Science, Precaution, Innovation: towards the integrated governance of new technologies


Summary

The Precautionary Principle (PP), now 45 years old (German Clean Air Act, 1974), concerns situations where the available scientific information about possible harm from human-made innovations gives decision-makers reasonable grounds to suspect possible harm to human health, the environment or biodiversity, but where scientific certainty is lacking. The PP in such situations lawfully justifies decision makers taking precautionary measures to avoid such harm.

Although enshrined in the EU treaty and formally a pillar of EU policy, the PP is often ignored, misinterpreted or violated by the EU Commission and member states. Furthermore, corporate lobbyists and some scientific interests continuously attempt to undermine and erode the PP, mistakenly portraying it as if it was a hindrance to innovation, and even as “anti-scientific”. Their introduction in recent years of a so called “innovation principle” (which is already enshrined in the EU legislation and Action programmes) may well erode this science-based standard and prioritize particularly powerful incumbent economic interests over the high level of protection provided in the EU Treaty. Truly sustainable innovations, however, require conformity with the PP, and a more comprehensive assessment of what (if any) social benefits, and which social needs, may be met.

In this conference we will present and critically appraise examples which illustrate the importance of the PP and discuss what is required to ensure that it will be used wisely and more frequently. Speakers will take into account the scientific, legal and social challenges and their real-life implications for the effective implementation of the PP.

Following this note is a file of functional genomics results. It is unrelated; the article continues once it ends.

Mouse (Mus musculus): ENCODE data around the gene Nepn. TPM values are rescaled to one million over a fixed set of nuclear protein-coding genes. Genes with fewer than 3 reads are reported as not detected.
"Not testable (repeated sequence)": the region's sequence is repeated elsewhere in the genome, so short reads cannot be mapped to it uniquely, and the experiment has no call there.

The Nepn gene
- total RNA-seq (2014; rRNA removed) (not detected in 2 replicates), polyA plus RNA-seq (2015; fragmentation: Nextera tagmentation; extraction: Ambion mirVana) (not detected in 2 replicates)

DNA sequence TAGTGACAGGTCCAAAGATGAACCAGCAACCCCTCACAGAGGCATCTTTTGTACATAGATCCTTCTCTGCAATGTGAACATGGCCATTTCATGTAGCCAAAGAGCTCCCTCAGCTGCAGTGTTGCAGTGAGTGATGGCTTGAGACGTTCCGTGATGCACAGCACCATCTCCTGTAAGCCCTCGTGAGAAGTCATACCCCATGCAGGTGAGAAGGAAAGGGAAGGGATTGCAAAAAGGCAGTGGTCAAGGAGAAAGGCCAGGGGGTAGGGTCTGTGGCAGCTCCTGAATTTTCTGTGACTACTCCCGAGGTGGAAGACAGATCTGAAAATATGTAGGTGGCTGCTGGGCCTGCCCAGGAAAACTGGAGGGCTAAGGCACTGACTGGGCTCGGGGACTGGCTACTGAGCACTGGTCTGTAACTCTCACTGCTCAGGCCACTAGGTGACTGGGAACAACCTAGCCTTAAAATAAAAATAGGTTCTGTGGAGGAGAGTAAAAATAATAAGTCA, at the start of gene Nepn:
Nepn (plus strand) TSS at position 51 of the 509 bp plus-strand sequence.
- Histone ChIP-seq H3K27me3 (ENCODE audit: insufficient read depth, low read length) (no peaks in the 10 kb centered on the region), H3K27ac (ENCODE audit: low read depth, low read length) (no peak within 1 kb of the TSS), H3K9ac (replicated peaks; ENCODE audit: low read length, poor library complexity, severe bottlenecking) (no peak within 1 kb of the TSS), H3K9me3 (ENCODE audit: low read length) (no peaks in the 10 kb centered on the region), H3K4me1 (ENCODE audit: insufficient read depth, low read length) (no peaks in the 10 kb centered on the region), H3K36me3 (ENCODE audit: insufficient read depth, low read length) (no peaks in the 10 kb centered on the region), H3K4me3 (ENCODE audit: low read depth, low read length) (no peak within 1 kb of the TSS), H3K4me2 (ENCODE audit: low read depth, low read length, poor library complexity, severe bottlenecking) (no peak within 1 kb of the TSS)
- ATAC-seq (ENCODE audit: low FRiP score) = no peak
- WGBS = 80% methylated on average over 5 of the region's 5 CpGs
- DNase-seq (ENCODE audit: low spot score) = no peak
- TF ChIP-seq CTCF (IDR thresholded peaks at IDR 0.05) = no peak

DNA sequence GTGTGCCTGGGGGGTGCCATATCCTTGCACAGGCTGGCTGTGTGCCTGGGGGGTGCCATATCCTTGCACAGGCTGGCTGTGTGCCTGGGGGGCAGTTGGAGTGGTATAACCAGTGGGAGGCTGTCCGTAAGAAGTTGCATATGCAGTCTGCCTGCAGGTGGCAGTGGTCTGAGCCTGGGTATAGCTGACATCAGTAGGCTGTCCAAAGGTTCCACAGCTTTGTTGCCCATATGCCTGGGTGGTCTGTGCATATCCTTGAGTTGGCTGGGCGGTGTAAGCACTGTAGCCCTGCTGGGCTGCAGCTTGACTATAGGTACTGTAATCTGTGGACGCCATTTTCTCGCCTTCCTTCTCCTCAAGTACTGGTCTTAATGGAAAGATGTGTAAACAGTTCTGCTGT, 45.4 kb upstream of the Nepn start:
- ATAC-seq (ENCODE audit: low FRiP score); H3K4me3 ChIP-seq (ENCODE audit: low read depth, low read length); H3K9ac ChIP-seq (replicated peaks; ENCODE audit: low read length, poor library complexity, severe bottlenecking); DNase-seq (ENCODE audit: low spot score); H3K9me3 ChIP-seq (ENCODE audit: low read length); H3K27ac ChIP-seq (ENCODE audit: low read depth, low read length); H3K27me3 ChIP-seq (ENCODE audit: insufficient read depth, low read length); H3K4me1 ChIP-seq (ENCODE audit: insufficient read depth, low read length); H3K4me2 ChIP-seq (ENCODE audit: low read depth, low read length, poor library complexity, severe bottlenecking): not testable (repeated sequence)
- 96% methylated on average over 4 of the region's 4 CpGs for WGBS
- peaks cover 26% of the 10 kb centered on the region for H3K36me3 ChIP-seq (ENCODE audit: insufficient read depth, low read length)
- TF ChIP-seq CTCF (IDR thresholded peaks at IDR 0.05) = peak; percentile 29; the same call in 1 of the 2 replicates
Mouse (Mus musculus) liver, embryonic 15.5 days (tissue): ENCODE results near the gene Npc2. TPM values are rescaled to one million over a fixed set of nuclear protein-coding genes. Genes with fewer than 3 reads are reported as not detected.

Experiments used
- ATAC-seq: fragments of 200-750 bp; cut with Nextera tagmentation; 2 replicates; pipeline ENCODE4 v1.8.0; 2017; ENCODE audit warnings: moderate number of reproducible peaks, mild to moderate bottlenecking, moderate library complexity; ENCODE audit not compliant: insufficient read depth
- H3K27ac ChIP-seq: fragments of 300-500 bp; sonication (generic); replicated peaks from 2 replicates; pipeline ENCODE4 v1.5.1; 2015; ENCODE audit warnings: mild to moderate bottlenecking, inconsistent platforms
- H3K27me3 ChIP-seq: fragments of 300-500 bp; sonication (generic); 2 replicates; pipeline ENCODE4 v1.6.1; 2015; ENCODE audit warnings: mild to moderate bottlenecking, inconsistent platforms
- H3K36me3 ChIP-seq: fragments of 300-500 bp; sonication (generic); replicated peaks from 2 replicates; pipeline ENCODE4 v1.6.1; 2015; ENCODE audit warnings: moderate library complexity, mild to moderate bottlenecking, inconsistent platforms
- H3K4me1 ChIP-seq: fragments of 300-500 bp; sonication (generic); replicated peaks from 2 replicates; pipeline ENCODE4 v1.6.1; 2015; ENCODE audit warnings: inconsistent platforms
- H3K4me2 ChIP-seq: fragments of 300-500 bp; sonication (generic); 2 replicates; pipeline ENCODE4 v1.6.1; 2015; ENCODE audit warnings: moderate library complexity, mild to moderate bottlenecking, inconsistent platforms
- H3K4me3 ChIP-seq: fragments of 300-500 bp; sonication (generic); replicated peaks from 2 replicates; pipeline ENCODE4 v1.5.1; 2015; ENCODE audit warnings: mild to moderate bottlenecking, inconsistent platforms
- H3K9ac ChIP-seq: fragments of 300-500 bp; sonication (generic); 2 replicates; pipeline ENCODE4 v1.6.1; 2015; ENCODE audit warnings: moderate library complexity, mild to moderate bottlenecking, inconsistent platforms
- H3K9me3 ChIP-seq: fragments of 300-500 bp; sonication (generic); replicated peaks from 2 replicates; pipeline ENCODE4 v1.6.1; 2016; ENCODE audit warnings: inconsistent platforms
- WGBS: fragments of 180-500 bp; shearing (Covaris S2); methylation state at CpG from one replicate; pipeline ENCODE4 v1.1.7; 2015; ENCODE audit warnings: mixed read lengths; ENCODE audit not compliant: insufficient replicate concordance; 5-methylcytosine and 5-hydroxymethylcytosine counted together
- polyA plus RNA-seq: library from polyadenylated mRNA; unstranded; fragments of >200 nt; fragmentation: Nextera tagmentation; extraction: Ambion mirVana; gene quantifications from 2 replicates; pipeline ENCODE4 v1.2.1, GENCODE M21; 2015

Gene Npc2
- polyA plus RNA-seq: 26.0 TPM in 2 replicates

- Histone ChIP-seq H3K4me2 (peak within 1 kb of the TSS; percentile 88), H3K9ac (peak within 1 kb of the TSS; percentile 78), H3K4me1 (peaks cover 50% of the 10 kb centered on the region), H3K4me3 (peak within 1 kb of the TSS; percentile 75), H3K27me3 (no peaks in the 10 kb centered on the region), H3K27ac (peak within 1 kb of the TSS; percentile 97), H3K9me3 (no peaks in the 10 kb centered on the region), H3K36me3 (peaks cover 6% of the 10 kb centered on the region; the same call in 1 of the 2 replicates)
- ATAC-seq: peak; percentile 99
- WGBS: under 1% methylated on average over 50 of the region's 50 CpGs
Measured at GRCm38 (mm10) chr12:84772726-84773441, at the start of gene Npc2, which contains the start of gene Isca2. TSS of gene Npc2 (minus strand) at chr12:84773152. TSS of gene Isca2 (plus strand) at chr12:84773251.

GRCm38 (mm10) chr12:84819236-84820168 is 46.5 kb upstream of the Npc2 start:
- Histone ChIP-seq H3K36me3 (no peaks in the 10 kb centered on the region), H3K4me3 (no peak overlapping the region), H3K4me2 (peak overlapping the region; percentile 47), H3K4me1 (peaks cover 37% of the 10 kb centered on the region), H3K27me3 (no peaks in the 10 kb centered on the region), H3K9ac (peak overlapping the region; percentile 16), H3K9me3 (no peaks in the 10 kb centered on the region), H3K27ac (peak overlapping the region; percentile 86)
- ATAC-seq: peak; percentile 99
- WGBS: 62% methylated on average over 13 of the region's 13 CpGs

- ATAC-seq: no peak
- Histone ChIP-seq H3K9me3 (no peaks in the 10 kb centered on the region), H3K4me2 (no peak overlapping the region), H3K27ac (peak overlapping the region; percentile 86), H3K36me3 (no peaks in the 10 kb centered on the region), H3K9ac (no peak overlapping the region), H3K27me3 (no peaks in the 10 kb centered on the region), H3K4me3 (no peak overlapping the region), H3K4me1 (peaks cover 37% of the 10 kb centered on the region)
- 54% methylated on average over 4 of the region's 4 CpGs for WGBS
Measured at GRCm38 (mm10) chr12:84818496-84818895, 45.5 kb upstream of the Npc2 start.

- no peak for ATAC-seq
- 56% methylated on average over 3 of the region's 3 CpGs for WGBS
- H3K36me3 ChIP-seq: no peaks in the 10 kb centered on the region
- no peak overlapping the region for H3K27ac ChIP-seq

Discussions will also question whether it is correct to dismiss the PP as “anti-innovation”, or whether it is more accurately seen as a stimulus to innovation and to involve the more socially deliberative “steering” of innovation. Viable paths to a reasonable confidence of no harm to public health, biodiversity and the environment will be identified and explored by reference to currently available knowledge, while acknowledging that strict proof of safety is an illusory goal. Examples including pesticide use, genetically modified crops, electromagnetic fields, endocrine disrupting compounds and nanotechnology will be presented by eminent speakers and explored by the participants.

 

Background

The Precautionary Principle (PP), or “Vorsorgeprinzip” after its original author of the 1970s, Konrad von Moltke, and its legal origin in the German Clean Air Act (1974), concerns situations where the available scientific information about technological-scientific innovations gives decision makers reasonable grounds to suspect possible harm to human health, the environment or biodiversity from such innovations, but where scientific certainty is lacking. The PP in such situations lawfully justifies decision makers taking precautionary measures to avoid such harm. It can be invoked in policy decisions on subject matters such as environmental degradation or it can be applied in a particular regulation such as laws regulating genetically modified organisms. As such the PP is now established in Article 191 of the EU Treaty as a central principle of EU law.

It is also enshrined in over 60 International Treaties or Declarations, e.g. as Principle 15 of the 1992 UN Rio Summit Declaration on Environment and Development, which states that a ‘precautionary approach’ shall be applied to protect the environment: Where there are threats of serious or irreversible damage, lack of full scientific certainty shall not be used as a reason for postponing cost-effective measures to prevent environmental degradation.”